1. What profile should I use? Right now it's a simple conical waveguide. When looking at the Pellegrene waveguides there seems to be some kind of change in slope close to the throat. OS?
The profile that is best suited to the shape of your tweeter dome and surround. Simulating the propagation of the sound in 3D should help you determine this.

Quote:
Originally Posted by onni View Post
2. What mouth shape should I use. When looking at the Pellegrene guides I think the elliptical guides have best behavior in the top octave. But a rounded rectangular mouth is also possible:
The shape that provides the directivity that the speaker requires to match the other drivers and the room it will be used in. This is very unlikely to be a round waveguide but it is also likely to change from speaker to speaker.

Quote:
Originally Posted by onni View Post
3. How do I design a phase-plug? Where do I start? My understanding is that the purpose of it is to make the pathlengths (more) equal. So the simplest one should be a small lump (sphere, ellipsoid?) close to the center of the dome to increase the pathlength for waves eminating from the top, correct?
Assuming a standard dome tweeter then the KEF phase plugs they use on their coaxial tweeters is likely to be a reasonable starting point.

It is an interesting project you have set yourself but it strikes me that you probably need to learn a bit more about the physics of what is going on before you can create a successful design of your own. An alternative might be to team up with someone with knowledge in the area and work on a joint design.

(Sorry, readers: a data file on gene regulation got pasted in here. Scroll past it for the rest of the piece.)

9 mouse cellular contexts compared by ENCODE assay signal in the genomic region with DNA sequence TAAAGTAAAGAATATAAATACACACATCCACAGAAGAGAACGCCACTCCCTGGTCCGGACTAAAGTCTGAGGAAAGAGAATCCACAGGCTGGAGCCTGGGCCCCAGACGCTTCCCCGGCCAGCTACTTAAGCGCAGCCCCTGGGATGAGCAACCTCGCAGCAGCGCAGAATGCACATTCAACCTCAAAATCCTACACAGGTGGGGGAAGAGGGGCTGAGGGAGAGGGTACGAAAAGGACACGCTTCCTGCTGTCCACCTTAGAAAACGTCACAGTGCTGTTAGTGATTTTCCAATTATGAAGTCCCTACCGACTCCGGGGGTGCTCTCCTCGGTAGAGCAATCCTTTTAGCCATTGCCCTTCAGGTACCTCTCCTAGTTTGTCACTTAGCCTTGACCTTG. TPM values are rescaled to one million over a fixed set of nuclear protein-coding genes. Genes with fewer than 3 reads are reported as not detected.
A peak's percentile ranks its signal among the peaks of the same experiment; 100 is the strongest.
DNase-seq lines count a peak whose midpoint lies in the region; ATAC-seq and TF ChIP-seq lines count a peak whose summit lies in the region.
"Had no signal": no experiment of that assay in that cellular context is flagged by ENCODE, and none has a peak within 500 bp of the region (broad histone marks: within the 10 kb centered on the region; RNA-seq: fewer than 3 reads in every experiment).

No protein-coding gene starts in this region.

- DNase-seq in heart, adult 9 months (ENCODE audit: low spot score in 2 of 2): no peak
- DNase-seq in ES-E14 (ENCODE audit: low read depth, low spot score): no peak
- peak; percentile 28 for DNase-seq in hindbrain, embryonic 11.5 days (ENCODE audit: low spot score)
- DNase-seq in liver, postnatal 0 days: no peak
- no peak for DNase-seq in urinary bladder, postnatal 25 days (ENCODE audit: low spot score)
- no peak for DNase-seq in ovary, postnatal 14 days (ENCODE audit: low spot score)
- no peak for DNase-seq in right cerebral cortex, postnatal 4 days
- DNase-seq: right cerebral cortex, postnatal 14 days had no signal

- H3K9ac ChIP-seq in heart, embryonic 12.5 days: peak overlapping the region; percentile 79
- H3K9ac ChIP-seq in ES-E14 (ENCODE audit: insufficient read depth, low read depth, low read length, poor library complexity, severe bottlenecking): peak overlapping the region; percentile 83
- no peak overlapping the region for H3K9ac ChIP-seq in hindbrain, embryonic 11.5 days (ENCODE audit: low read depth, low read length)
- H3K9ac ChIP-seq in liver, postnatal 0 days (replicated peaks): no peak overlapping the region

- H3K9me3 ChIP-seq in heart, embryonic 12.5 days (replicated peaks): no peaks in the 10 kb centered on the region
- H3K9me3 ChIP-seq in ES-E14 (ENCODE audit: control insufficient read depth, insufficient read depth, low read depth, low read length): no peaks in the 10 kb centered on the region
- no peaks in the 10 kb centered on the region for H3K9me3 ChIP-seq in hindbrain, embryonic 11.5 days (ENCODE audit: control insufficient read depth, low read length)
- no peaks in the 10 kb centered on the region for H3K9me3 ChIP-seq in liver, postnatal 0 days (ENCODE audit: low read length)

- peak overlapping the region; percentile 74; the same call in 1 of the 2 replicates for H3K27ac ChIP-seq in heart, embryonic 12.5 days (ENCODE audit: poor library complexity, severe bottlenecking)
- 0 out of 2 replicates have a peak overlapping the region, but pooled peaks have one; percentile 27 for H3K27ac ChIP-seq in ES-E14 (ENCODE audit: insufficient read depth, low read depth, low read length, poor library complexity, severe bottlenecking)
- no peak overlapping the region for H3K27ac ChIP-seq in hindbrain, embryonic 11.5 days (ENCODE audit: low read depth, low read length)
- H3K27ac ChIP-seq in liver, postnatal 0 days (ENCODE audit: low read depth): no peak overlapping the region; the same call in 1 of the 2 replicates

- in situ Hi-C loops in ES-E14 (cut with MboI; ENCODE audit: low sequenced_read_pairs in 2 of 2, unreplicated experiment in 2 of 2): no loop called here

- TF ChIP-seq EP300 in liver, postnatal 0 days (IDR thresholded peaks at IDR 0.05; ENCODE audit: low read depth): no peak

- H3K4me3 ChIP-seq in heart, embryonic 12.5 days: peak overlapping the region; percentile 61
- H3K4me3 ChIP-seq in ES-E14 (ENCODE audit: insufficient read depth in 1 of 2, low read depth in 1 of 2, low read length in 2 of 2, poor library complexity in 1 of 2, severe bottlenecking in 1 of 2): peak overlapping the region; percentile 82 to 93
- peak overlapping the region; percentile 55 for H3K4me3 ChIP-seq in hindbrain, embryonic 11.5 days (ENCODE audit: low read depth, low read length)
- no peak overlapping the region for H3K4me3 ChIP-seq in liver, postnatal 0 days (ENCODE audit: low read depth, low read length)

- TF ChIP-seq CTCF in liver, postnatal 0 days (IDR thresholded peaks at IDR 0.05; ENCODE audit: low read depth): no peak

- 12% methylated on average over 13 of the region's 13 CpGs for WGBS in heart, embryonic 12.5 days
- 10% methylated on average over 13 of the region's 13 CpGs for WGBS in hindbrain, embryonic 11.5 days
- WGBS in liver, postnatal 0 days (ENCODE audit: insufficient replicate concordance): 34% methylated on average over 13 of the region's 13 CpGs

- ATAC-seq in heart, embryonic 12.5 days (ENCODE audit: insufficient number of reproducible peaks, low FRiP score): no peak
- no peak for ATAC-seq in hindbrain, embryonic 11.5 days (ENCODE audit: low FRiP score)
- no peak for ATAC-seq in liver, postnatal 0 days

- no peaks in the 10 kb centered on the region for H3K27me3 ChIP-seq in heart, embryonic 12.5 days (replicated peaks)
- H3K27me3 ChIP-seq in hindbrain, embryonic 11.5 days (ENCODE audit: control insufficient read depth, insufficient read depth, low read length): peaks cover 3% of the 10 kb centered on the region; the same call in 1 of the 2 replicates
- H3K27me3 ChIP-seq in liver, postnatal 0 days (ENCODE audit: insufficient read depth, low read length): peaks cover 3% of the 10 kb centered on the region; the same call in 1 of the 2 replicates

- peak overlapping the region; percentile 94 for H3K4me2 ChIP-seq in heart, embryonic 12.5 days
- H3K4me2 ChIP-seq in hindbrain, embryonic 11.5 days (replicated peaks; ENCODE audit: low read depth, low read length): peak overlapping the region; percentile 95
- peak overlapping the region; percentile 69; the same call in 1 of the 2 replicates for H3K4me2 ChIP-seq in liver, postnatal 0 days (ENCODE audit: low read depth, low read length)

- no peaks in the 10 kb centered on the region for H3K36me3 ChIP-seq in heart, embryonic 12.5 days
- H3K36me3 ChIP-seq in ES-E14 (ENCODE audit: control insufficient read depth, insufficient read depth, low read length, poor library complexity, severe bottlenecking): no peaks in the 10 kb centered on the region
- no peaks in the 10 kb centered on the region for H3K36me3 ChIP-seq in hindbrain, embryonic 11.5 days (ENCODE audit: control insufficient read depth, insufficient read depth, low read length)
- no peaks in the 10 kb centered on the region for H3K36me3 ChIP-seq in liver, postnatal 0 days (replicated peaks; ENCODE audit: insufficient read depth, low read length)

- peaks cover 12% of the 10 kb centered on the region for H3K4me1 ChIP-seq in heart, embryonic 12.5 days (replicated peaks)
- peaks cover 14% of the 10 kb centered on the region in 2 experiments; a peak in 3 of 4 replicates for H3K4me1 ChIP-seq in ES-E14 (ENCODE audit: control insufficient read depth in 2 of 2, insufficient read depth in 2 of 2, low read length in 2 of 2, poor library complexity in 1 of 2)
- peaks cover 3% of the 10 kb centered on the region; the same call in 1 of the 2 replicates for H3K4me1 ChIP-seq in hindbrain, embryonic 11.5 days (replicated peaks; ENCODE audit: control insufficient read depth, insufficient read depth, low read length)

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Old 16th April 2015, 10:08 AM   #7
onni is offline onni  Sweden
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Originally Posted by andy19191 View Post
The profile that is best suited to the shape of your tweeter dome and surround. Simulating the propagation of the sound in 3D should help you determine this.



The shape that provides the directivity that the speaker requires to match the other drivers and the room it will be used in. This is very unlikely to be a round waveguide but it is also likely to change from speaker to speaker.



Assuming a standard dome tweeter then the KEF phase plugs they use on their coaxial tweeters is likely to be a reasonable starting point.

It is an interesting project you have set yourself but it strikes me that you probably need to learn a bit more about the physics of what is going on before you can create a successful design of your own. An alternative might be to team up with someone with knowledge in the area and work on a joint design.